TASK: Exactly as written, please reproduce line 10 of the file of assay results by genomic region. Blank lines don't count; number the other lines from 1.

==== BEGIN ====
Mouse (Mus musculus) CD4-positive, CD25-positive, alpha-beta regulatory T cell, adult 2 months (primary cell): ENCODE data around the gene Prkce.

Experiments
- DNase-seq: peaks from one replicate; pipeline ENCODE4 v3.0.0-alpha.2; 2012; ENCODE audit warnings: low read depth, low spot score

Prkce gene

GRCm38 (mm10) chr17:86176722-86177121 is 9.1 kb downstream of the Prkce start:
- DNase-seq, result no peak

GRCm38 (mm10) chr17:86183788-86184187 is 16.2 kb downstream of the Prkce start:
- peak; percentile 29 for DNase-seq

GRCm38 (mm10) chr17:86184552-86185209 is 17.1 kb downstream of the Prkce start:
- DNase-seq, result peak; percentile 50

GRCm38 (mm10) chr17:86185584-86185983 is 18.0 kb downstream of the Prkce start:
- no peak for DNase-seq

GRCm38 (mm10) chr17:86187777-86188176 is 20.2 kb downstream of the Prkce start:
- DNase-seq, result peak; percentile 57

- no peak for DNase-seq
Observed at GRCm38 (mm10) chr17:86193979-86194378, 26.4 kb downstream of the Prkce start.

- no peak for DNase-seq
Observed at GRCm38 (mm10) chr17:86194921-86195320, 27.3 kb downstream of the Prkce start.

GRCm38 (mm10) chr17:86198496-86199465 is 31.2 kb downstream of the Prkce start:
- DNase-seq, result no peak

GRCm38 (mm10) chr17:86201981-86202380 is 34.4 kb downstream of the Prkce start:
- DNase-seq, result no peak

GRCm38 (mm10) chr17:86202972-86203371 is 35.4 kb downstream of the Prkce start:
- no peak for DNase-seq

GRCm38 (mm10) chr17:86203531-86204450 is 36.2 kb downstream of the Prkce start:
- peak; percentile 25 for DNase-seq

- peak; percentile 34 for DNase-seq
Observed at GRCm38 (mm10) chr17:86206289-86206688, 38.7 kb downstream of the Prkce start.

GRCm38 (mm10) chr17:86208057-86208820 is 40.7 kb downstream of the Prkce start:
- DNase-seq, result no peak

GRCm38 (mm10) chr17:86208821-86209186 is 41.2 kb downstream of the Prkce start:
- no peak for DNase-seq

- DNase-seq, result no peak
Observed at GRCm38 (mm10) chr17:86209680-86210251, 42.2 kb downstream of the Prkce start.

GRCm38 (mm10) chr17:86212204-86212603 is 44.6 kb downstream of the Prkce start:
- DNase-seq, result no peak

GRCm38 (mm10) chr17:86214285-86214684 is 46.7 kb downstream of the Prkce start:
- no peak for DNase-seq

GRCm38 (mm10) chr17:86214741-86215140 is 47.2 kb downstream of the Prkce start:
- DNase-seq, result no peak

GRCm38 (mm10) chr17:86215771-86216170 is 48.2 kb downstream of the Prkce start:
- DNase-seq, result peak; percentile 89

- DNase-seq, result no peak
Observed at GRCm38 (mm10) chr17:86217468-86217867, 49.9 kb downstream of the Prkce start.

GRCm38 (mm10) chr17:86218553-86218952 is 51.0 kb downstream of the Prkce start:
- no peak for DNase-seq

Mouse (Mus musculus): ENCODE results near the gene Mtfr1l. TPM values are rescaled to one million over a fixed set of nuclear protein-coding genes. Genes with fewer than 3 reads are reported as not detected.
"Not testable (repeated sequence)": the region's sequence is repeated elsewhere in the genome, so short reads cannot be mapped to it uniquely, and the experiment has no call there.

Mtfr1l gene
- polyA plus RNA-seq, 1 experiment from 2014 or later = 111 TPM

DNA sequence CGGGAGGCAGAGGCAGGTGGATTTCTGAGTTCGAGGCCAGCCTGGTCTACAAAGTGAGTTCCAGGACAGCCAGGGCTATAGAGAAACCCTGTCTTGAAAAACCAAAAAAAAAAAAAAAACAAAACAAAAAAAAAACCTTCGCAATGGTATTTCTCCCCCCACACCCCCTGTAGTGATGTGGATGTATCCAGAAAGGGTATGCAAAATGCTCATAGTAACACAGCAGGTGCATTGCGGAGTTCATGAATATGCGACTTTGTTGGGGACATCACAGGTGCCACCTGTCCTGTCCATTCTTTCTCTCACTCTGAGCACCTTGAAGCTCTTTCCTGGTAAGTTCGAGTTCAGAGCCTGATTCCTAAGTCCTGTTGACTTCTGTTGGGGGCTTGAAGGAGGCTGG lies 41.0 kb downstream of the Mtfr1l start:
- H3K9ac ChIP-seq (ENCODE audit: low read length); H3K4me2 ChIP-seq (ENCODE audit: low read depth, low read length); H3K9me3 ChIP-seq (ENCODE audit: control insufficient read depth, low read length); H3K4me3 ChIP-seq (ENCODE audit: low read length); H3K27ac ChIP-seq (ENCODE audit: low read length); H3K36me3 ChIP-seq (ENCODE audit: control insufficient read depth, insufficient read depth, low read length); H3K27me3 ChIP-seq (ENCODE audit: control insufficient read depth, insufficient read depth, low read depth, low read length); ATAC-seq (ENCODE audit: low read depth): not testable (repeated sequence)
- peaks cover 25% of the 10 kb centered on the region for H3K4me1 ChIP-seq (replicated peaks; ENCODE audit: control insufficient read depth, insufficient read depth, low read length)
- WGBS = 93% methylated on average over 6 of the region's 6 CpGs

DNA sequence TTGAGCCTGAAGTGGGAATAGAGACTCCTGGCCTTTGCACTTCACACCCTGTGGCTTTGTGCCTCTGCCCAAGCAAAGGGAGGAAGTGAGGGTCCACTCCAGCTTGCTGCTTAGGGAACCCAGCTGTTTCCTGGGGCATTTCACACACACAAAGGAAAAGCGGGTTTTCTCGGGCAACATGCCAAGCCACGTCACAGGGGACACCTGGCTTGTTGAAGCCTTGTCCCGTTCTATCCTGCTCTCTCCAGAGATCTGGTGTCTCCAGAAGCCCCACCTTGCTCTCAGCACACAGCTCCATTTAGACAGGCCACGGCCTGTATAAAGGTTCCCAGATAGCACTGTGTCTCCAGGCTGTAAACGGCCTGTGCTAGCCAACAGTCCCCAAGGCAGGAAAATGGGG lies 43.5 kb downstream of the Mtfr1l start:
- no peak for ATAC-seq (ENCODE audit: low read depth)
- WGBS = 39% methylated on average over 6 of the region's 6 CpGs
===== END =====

- DNase-seq, result peak; percentile 50